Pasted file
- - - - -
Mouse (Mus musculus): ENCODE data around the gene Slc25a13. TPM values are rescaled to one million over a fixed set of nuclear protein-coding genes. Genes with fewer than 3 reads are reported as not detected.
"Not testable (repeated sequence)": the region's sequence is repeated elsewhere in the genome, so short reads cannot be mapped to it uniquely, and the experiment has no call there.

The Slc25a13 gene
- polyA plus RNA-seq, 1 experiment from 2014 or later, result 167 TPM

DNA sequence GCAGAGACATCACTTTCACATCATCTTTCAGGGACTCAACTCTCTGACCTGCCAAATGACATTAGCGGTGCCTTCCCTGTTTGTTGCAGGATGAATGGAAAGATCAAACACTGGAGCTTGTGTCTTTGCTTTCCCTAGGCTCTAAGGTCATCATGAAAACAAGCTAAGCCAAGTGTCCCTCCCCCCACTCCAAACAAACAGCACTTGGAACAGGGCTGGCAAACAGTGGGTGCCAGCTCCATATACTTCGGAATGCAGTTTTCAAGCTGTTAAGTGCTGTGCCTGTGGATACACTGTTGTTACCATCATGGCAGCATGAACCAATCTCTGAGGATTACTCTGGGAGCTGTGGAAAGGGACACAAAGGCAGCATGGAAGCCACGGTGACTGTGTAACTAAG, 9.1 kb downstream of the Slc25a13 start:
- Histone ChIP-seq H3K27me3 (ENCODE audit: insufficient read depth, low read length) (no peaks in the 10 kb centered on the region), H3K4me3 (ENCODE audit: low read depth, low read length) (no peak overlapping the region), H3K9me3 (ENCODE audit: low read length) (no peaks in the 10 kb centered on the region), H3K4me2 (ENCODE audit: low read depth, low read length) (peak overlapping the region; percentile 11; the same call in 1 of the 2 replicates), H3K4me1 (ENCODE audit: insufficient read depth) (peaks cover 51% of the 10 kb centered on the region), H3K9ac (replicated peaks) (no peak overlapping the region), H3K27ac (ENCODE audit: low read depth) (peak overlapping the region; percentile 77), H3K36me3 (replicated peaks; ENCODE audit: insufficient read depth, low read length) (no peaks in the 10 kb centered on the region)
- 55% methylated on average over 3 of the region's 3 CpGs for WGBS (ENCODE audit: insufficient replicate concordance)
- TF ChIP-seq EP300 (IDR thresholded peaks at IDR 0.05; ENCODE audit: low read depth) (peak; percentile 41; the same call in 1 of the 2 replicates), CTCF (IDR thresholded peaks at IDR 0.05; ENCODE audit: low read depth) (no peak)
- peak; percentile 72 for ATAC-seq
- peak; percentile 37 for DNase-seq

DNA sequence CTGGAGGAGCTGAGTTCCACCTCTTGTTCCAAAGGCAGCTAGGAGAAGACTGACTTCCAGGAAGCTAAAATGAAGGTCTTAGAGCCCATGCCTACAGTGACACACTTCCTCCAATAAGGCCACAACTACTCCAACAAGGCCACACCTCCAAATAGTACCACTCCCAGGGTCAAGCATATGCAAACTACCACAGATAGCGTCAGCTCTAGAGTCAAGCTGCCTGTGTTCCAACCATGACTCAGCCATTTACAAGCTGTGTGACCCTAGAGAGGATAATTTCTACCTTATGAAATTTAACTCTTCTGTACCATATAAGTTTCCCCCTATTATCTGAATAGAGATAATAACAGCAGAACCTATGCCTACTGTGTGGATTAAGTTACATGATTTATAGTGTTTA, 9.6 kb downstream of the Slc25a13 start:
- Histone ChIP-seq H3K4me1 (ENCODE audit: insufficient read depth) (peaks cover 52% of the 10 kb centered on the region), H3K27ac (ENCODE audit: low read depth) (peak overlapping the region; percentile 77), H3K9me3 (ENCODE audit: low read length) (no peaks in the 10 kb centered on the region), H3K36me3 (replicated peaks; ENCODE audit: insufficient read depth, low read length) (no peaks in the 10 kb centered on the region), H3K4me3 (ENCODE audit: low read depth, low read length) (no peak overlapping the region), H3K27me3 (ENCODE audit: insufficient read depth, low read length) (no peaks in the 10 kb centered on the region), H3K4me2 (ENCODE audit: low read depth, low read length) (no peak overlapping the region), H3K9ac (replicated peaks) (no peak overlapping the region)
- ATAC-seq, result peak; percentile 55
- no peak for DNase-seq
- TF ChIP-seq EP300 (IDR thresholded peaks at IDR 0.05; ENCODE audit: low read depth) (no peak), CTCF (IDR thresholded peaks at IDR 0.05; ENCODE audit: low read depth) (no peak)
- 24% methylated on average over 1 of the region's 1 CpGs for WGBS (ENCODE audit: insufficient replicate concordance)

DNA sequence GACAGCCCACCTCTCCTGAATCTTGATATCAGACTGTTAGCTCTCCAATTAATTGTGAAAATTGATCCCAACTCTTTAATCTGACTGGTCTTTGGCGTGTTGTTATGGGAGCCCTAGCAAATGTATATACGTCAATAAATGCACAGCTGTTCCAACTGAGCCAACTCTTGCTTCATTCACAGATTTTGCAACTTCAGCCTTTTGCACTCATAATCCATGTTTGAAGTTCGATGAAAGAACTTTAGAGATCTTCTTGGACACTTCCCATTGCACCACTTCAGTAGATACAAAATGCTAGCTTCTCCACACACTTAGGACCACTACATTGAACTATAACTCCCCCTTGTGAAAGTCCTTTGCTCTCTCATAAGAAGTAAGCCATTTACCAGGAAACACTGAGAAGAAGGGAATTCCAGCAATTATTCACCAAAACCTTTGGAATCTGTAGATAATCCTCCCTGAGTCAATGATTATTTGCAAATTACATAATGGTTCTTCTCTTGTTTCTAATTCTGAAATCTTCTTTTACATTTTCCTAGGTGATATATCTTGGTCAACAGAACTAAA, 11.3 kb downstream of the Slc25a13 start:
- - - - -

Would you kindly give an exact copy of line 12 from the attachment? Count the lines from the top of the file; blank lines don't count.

- Histone ChIP-seq H3K4me1 (ENCODE audit: insufficient read depth) (peaks cover 52% of the 10 kb centered on the region), H3K27ac (ENCODE audit: low read depth) (peak overlapping the region; percentile 77), H3K9me3 (ENCODE audit: low read length) (no peaks in the 10 kb centered on the region), H3K36me3 (replicated peaks; ENCODE audit: insufficient read depth, low read length) (no peaks in the 10 kb centered on the region), H3K4me3 (ENCODE audit: low read depth, low read length) (no peak overlapping the region), H3K27me3 (ENCODE audit: insufficient read depth, low read length) (no peaks in the 10 kb centered on the region), H3K4me2 (ENCODE audit: low read depth, low read length) (no peak overlapping the region), H3K9ac (replicated peaks) (no peak overlapping the region)